How to configure firewalld quickly
This article covers the fundamental tasks necessary to configure the
firewalld service quickly. I'll assume you already appreciate the importance of a firewall and have a general understanding of how firewalls protect servers and workstations.
These are the steps for configuring this firewall:
- Check its current status
- Check its configuration
- Open a port
- Close a port
- Make the settings persistent
- Reload the firewall configuration
To help you find the information you need, I've organized the article in a How do you? format that addresses these steps. Simply scroll down to your question and find the commands. If you need more detail on managing
firewalld, read Shashank Nandishwar Hegde's article An introduction to firewalld rules and scenarios.
How do you check the firewalld status?
First, ensure the
firewalld service is installed, started, and enabled:
$ sudo systemctl status firewalld $ sudo systemctl start firewalld $ sudo systemctl enable firewalld
Starting a service activates it for the current runtime, whereas enabling a service causes it to start when the system boots.
How do you check the current configuration?
To display the services or ports currently open on the firewall for the public zone, type:
$ sudo firewall-cmd --list-all --zone=public
Notice the zone and the services or ports. The zone is a configuration related to a specific location or server role.
If desired, you can display the open ports by service or port number:
$ sudo firewall-cmd --list-services $ sudo firewall-cmd --list-ports
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How do you open a port?
If the existing firewall configuration blocks a service you need, open the appropriate port. You can specify it by service name if it's a common service. However, if the service is uncommon, developed in-house, or uses a custom port number, you can open the firewall port by port number. Here are two examples for web services:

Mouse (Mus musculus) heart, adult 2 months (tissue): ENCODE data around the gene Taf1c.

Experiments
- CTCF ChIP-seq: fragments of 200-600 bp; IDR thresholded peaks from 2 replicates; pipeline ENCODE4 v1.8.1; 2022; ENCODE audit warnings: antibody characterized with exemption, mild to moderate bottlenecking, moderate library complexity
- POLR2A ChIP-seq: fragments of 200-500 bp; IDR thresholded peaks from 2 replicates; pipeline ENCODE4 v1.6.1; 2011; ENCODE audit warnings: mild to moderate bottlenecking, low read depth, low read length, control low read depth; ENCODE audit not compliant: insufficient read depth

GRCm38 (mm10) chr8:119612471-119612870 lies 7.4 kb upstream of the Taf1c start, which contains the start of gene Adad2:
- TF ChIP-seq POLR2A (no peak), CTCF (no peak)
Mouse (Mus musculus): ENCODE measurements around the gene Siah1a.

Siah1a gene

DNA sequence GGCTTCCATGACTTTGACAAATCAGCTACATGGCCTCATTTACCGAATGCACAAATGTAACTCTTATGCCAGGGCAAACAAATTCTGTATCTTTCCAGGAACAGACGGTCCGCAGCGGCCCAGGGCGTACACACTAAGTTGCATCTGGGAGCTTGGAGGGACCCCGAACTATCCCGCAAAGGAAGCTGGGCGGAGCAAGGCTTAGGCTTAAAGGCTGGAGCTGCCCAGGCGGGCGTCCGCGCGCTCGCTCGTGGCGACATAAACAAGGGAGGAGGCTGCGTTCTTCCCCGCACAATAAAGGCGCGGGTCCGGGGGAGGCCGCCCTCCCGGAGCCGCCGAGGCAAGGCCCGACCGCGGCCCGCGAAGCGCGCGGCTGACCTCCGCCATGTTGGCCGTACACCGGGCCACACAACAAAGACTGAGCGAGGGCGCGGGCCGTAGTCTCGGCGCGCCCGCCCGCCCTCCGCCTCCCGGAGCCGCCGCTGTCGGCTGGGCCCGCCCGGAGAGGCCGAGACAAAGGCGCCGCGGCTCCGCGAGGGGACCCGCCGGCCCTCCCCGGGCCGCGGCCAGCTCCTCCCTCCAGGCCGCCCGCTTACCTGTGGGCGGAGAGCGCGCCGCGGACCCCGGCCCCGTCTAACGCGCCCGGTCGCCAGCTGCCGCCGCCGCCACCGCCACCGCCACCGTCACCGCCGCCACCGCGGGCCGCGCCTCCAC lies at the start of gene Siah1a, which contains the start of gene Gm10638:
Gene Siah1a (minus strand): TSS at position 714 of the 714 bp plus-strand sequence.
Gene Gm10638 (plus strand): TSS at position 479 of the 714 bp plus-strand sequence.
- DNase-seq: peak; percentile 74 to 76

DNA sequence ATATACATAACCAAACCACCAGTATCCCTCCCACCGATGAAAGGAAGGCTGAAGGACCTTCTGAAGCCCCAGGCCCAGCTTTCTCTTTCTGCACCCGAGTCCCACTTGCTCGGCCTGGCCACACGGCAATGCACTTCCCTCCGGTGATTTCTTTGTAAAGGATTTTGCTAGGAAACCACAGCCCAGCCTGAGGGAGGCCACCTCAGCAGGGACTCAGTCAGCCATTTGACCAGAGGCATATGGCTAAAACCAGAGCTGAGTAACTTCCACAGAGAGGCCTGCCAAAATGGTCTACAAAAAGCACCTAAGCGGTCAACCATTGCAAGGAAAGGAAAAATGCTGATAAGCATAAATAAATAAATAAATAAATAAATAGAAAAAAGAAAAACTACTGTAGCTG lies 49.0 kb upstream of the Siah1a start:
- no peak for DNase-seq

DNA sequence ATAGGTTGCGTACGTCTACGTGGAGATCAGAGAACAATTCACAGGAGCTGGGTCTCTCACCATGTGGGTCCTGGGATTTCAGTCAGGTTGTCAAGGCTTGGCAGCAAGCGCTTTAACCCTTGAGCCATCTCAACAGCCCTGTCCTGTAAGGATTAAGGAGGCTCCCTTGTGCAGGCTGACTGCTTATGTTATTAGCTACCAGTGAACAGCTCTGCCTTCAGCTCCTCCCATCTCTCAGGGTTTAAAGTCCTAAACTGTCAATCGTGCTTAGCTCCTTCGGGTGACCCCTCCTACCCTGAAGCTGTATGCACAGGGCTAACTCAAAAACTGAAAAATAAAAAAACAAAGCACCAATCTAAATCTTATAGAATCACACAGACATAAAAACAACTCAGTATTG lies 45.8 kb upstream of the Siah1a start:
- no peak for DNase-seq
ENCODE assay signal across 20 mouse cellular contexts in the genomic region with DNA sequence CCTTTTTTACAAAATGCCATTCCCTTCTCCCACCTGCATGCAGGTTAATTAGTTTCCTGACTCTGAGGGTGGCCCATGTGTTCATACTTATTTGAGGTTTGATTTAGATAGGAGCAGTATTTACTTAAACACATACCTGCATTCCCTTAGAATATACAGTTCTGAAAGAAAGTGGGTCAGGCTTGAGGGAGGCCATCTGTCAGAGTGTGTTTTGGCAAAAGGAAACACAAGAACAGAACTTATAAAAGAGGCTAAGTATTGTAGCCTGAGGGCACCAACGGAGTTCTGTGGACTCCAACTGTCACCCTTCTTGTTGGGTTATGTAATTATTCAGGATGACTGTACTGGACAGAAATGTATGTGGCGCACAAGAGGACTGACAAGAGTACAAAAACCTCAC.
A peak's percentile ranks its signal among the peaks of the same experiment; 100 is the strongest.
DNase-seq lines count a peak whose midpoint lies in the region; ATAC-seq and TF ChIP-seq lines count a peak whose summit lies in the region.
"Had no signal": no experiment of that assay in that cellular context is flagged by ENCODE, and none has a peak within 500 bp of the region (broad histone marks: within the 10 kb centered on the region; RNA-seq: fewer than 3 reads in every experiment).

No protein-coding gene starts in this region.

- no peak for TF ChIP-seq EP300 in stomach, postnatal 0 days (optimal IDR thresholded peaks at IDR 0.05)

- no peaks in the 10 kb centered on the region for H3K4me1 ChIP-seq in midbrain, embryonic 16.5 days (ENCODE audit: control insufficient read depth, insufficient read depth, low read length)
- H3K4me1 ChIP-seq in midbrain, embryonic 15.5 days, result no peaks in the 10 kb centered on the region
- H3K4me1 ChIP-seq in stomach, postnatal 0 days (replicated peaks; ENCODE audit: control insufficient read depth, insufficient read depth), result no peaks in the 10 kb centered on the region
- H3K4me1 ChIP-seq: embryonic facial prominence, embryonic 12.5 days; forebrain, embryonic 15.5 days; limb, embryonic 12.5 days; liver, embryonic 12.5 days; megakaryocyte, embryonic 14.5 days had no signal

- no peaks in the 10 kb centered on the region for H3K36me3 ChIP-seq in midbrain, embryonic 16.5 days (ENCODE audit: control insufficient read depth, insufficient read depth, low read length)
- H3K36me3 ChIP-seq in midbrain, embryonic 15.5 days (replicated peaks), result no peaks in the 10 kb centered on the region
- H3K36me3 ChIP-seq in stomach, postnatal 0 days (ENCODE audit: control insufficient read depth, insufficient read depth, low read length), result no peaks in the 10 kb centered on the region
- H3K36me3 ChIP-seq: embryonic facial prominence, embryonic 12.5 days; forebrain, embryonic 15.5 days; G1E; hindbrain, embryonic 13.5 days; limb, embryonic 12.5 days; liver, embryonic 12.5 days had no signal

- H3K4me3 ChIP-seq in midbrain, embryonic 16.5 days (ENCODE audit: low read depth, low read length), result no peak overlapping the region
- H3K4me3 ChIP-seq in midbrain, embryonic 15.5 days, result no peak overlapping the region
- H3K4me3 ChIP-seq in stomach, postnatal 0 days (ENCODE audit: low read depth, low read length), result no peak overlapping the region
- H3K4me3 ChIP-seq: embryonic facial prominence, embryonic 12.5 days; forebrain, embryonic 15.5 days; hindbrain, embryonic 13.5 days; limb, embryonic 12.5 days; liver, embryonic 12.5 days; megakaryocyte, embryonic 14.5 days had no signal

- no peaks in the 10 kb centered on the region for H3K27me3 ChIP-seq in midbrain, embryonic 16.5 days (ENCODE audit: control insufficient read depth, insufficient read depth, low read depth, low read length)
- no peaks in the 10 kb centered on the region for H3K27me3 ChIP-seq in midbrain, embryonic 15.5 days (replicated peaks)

$ sudo firewall-cmd --zone=public --add-service=http $ sudo firewall-cmd --zone=public --add-port=80/tcp
Note the use of
/udp, depending on the protocol).
This configuration is non-persistent. As noted below, you'll need the
--permanent flag to persist the settings.
--list-ports option to verify the settings.
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How do you close a port?
It's also possible that an open port represents a no-longer-installed service on the system or that it should be closed for some other reason. Close ports by service name or port number by using these commands:
$ sudo firewall-cmd --zone=public --remove-service=http $ sudo firewall-cmd --zone=public --remove-port=80/tcp
Again, with the above commands, this configuration is non-persistent.
How do you make the firewall settings persistent?
--permanent option makes the firewall changes persist through reboots. You can integrate the flag into the configuration commands:
$ sudo firewall-cmd --permanent --zone=public --add-port=80/tcp
How do you reload the configuration?
Finally, reload the firewall to integrate your changes into the current runtime. Do this as a separate step following the configuration changes:
$ sudo firewall-cmd --reload
One note regarding
reload: Linux reads configuration files during the boot process, so what do you need to do when changing a configuration file? The obvious answer is to reboot the server, causing the system to reread the configuration file and implement the new changes. A reboot is often a bad idea (causing downtime), so you may choose to restart a service (
systemctl restart sshd).
However, the problem with restarting a service is that it drops existing connections. In many cases, a better alternative is to reload the service, which rereads the config file but does not drop existing connections, and therefore there is no interruption in service.
The importance of a firewall is an established fact. This article provides the basic commands necessary to quickly check the configuration, add or remove rules, and reload the settings. You can check the Red Hat documentation for details on additional configurations, using various zones, port forwarding, and more.